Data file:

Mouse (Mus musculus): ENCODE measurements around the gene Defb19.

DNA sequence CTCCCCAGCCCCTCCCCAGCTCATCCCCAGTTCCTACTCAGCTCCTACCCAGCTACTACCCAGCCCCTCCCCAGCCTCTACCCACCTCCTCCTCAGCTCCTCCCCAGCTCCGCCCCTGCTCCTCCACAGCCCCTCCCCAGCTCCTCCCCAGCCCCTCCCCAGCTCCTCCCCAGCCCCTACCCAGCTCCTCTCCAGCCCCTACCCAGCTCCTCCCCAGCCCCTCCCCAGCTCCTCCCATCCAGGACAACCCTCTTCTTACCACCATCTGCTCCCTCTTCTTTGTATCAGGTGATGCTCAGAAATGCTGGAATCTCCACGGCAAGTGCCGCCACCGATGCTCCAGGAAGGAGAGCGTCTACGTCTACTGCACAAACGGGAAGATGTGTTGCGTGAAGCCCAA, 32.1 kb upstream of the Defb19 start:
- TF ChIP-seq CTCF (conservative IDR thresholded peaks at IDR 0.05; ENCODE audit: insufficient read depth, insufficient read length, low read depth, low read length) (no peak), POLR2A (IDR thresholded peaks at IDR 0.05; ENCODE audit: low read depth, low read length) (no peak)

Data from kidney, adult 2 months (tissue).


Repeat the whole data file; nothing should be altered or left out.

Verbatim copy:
Mouse (Mus musculus): ENCODE measurements around the gene Defb19.

DNA sequence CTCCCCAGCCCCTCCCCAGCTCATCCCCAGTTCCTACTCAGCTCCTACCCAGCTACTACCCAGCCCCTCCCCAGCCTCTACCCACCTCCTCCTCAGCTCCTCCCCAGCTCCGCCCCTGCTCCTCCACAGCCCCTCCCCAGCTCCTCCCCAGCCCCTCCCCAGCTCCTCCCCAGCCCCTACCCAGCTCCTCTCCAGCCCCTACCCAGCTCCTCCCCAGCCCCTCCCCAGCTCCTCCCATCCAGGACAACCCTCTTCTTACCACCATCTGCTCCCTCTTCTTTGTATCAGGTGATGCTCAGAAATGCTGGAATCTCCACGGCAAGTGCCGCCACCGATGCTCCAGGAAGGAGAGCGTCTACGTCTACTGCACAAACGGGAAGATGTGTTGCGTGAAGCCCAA, 32.1 kb upstream of the Defb19 start:
- TF ChIP-seq CTCF (conservative IDR thresholded peaks at IDR 0.05; ENCODE audit: insufficient read depth, insufficient read length, low read depth, low read length) (no peak), POLR2A (IDR thresholded peaks at IDR 0.05; ENCODE audit: low read depth, low read length) (no peak)

Data from kidney, adult 2 months (tissue).